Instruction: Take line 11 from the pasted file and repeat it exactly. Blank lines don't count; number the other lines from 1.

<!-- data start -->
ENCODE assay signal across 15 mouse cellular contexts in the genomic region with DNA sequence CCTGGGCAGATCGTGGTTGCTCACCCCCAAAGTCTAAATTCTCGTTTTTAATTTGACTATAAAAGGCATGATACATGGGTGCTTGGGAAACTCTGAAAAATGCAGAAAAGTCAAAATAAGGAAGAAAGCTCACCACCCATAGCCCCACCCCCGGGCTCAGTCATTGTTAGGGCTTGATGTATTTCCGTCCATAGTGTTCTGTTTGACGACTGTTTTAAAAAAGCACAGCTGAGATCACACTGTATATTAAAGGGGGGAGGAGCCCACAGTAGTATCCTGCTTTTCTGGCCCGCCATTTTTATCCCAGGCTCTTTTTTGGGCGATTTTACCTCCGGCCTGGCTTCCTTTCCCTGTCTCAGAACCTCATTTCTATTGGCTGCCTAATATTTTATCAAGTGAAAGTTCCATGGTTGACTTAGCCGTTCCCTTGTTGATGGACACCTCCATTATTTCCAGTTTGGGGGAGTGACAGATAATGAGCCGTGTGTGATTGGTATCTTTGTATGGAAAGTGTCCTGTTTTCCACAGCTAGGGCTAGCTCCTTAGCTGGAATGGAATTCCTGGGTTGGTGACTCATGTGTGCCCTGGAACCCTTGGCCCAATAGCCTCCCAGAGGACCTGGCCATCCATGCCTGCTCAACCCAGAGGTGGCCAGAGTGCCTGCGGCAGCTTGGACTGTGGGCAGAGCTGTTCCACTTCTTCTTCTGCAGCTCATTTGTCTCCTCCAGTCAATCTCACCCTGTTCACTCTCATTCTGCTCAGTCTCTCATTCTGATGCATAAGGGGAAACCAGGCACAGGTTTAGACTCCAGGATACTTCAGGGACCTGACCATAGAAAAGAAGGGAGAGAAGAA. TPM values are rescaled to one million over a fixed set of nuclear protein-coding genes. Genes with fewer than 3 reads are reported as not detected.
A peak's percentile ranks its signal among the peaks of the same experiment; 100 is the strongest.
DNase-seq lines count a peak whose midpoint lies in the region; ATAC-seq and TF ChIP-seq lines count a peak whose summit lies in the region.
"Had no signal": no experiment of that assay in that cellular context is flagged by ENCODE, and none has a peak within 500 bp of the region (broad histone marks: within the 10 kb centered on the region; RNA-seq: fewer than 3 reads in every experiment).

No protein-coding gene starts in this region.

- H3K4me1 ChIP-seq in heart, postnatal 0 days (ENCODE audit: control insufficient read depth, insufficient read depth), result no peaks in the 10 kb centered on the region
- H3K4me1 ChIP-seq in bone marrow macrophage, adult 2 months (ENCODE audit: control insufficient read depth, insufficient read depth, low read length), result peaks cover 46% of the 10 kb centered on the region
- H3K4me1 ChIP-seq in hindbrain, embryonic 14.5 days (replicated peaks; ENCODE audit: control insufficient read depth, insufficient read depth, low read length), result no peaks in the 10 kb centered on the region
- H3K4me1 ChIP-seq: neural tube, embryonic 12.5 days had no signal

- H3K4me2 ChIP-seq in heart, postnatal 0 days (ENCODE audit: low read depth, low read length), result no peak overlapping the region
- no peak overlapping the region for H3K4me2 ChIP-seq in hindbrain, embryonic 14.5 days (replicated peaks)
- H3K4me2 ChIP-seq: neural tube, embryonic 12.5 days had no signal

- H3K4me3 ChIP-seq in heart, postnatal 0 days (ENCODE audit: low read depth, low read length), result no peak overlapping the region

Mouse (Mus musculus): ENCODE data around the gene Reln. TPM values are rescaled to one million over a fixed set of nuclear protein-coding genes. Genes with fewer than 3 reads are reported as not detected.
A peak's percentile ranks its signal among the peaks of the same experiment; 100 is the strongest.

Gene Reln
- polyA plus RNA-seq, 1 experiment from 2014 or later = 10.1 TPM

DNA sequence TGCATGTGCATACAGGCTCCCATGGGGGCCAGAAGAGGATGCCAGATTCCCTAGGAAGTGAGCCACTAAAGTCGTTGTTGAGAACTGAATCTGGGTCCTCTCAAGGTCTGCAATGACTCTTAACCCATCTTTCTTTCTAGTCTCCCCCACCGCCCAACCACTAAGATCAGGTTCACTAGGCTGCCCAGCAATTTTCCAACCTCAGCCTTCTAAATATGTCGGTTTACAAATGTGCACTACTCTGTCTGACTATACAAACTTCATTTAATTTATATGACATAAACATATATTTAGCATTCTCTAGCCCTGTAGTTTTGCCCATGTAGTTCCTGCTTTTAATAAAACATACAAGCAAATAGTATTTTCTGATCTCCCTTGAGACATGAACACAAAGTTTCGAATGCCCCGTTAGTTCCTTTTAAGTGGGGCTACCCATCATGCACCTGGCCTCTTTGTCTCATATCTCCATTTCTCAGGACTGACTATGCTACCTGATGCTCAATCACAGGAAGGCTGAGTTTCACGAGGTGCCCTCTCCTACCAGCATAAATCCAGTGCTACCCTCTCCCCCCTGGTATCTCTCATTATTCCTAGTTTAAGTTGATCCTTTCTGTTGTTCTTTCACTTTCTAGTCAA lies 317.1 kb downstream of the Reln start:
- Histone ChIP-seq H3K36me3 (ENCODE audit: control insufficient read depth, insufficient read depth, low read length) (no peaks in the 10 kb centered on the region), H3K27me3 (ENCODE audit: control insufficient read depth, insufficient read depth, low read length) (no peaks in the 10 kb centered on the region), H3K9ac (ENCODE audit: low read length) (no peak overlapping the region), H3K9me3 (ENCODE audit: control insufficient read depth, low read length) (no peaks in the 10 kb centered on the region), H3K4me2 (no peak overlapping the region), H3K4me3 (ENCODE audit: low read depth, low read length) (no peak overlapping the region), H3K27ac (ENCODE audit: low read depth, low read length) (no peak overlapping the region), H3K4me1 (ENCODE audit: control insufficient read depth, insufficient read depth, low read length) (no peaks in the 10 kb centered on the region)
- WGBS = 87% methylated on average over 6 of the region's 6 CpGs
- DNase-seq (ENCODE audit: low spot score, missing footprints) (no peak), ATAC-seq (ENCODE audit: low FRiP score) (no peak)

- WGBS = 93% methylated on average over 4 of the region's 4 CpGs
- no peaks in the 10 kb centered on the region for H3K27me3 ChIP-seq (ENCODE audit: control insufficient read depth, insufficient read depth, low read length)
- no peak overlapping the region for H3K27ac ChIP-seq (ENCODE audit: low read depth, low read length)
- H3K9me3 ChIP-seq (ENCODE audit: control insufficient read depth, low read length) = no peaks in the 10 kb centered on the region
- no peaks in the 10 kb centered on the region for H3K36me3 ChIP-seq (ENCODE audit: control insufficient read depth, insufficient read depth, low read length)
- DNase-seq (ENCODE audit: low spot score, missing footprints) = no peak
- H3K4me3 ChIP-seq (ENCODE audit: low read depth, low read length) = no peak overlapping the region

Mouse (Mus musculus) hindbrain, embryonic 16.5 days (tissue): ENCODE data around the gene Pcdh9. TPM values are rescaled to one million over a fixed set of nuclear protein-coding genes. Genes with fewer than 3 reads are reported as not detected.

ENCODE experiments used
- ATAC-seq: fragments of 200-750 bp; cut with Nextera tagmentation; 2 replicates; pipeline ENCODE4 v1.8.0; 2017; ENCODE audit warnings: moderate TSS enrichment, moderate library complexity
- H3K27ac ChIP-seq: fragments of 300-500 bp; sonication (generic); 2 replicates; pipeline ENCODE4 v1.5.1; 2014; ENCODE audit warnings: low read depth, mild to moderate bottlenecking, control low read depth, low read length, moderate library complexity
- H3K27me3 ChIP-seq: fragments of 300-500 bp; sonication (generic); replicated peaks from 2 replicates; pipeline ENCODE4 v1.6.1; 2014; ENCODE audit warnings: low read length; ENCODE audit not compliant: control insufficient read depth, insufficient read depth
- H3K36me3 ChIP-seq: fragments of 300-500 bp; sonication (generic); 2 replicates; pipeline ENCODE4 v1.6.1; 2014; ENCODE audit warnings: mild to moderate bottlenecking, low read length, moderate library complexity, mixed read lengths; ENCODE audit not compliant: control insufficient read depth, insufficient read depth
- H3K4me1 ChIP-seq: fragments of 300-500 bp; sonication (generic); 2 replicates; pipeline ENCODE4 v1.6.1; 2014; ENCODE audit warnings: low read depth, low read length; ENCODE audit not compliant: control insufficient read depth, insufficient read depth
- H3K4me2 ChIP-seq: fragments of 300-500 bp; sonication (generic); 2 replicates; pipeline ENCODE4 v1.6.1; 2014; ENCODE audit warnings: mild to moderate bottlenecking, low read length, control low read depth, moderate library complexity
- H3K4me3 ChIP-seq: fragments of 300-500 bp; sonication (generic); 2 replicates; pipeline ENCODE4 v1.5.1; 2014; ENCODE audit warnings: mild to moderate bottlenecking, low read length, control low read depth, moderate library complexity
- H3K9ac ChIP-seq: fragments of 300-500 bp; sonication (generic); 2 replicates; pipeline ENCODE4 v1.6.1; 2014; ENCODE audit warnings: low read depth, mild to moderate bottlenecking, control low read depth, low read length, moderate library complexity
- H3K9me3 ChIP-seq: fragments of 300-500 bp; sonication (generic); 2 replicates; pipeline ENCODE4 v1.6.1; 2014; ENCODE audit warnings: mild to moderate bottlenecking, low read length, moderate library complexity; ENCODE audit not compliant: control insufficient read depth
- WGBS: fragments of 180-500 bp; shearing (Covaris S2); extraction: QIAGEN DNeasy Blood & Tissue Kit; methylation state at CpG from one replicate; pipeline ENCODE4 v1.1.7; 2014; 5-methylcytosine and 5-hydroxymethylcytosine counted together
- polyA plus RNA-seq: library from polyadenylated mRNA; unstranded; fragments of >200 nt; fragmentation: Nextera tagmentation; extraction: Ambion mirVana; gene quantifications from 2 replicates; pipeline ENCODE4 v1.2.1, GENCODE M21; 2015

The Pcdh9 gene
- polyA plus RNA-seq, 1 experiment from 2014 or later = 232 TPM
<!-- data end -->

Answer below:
- no peak overlapping the region for H3K4me2 ChIP-seq in hindbrain, embryonic 14.5 days (replicated peaks)